WASHINGTON -- President Obama vigorously defended the government's newly disclosed collection of massive amounts of information from phone and Internet records on Friday as a necessary defense against terrorism, and assured Americans, "Nobody is listening to your telephone calls."
"We have to make choices as a society," Obama said in his first remarks about revelations of the huge scope of government surveillance. "It's important to recognize that you can't have 100 percent security and also then have 100 percent privacy and zero inconvenience."
It was revealed late Wednesday that the National Security Agency has been collecting the phone records of hundreds of millions of U.S. phone customers.
The leaked document first reported by the Guardian newspaper gave the NSA authority to collect from all of Verizon's land and mobile customers, but intelligence experts said the program swept up the records of other phone companies too.
Another secret program revealed Thursday scours the Internet usage of foreign nationals overseas who use any of nine U.S.-based Internet providers such as Microsoft and Google.
Obama, responding to questions at a health-care event in San Jose, Calif., said safeguards are in place.
"They help us prevent terrorist attacks," Obama said of the surveillance programs. He said he has concluded that prevention is worth the "modest encroachments on privacy."
Obama said he came into office with a "healthy skepticism" of the program and increased some of the "safeguards" on the programs. He said Congress and federal judges have oversight on the program, and a judge would have to approve monitoring of the content of a call and it's not a "program run amok."
"If people can't trust not only the executive branch but also don't trust Congress and don't trust federal judges to make sure that we're abiding by the Constitution, due process and rule of law, then we're going to have some problems here," the president said.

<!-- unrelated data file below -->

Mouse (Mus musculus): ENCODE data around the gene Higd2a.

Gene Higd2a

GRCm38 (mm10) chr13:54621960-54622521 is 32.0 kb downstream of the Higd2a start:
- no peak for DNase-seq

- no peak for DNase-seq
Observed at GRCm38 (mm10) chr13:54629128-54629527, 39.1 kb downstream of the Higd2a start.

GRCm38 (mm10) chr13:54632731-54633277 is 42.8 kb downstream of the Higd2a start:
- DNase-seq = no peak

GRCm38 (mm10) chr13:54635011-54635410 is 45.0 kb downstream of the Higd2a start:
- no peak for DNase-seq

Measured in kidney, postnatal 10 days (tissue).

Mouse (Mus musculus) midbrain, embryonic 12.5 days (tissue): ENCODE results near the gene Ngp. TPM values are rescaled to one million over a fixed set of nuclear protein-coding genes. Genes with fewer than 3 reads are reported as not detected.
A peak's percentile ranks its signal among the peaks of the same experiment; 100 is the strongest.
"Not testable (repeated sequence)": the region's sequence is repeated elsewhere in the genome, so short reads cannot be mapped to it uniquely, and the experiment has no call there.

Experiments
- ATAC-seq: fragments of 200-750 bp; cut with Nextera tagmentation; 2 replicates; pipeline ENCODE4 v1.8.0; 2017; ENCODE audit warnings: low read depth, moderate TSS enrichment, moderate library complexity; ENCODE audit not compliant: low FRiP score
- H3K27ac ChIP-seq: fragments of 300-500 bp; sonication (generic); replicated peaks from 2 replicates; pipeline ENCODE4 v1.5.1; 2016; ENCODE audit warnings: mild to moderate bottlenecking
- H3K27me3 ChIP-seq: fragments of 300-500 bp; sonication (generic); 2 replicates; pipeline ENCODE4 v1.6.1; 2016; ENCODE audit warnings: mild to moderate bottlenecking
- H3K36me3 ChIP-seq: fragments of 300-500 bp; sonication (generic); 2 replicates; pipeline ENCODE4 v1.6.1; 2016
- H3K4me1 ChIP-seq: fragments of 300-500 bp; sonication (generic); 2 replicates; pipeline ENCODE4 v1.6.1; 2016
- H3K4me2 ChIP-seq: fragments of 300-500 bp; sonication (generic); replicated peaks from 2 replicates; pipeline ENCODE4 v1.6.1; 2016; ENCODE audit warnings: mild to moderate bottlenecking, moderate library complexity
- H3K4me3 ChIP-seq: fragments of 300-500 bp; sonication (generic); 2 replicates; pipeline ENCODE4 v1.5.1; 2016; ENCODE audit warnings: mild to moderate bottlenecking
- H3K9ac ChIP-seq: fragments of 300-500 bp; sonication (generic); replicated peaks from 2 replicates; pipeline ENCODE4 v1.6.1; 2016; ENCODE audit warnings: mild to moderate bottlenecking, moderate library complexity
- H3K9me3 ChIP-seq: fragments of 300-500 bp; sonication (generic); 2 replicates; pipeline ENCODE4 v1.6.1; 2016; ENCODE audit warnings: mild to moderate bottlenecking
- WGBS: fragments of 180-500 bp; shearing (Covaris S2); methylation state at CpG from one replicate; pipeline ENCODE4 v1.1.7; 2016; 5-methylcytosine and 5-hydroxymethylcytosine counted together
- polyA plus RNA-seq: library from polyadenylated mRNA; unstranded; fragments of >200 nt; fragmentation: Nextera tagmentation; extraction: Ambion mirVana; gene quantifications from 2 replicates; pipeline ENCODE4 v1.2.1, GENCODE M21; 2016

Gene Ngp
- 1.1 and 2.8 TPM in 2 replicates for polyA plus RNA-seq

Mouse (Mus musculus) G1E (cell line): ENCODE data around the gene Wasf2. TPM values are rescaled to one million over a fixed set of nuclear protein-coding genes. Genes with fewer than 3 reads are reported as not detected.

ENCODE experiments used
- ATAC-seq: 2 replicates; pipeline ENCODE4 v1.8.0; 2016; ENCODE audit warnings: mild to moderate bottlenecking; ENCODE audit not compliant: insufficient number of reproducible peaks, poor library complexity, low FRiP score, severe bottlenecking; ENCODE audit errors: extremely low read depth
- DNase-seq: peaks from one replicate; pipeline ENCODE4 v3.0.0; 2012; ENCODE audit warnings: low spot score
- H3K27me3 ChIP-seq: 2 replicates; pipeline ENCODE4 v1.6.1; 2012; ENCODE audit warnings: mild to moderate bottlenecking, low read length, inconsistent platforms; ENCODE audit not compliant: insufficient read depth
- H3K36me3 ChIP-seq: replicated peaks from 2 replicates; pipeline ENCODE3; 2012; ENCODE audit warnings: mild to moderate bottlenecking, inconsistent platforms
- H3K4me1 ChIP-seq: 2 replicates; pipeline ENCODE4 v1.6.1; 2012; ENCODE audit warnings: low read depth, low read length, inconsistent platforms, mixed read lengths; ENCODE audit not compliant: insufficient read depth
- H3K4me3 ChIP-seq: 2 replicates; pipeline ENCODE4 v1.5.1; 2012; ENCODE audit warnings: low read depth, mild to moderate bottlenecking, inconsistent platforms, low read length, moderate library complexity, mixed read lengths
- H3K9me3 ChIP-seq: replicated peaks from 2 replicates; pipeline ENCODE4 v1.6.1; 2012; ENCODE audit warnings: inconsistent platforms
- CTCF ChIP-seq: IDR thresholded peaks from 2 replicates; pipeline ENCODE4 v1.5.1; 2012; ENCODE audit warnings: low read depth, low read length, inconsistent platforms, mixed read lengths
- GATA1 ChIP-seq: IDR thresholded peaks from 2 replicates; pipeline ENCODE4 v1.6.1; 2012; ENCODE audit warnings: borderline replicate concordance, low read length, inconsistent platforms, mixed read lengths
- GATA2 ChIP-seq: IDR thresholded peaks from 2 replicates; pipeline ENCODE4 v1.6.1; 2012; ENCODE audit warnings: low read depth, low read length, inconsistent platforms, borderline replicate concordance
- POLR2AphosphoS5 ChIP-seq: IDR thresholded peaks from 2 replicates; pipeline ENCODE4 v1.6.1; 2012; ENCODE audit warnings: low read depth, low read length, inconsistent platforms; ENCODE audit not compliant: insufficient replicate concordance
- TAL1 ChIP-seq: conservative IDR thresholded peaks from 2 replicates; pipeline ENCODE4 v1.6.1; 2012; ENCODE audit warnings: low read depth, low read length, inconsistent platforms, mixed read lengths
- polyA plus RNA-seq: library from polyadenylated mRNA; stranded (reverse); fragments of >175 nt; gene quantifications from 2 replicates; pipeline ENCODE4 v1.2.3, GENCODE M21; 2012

Declaring that "nobody is listening to your telephone calls," he said government officials are "looking at phone numbers and durations of calls."
"They are not looking at people's names, and they are not looking at content. But by sifting through this so-called metadata, they might identify potential leads of people who might engage in terrorism," Obama said.
The president's remarks followed an unusual late-night statement Thursday from Director of National Intelligence James Clapper, who denounced the leaks of highly classified documents that revealed the programs and warned that America's security will suffer. He called the disclosure of a program that targets foreigners' Internet use "reprehensible," and said the leak of another program that lets the government collect Americans' phone records would change America's enemies' behavior and make it harder to understand their intentions.
"The unauthorized disclosure of a top secret U.S. court document threatens potentially long-lasting and irreversible harm to our ability to identify and respond to the many threats facing our nation," Clapper said of the phone-tracking program.
At the same time, Clapper offered new information about the secret programs.
"I believe it is important for the American people to understand the limits of this targeted counterterrorism program and the principles that govern its use," he said.
Among the previously classified information about the phone records collection that Clapper revealed:
The Obama administration's defense of the two programs came as members of Congress were vowing to change a program they voted to authorize and exasperated civil liberties advocates were crying foul, questioning how Obama, a former constitutional scholar who sought privacy protections as a U.S. senator, could embrace policies aligned with President George W. Bush, whose approach to national security he had vowed to leave behind.
Clapper alleged that articles about the Internet program "contain numerous inaccuracies." He did not specify.
Senior administration officials defended the programs as critical tools and said the intelligence they yield is among the most valuable data the U.S. collects. Clapper said the Internet program, known as PRISM, can't be used to intentionally target any Americans or anyone in the U.S., and that data accidentally collected about Americans is kept to a minimum.
Leaders of Congress' intelligence panels dismissed the furor over what they said was standard three-month renewal to a program that's operated for seven years. Committee leaders also said the program recently helped thwart what would have been a significant domestic terrorist attack.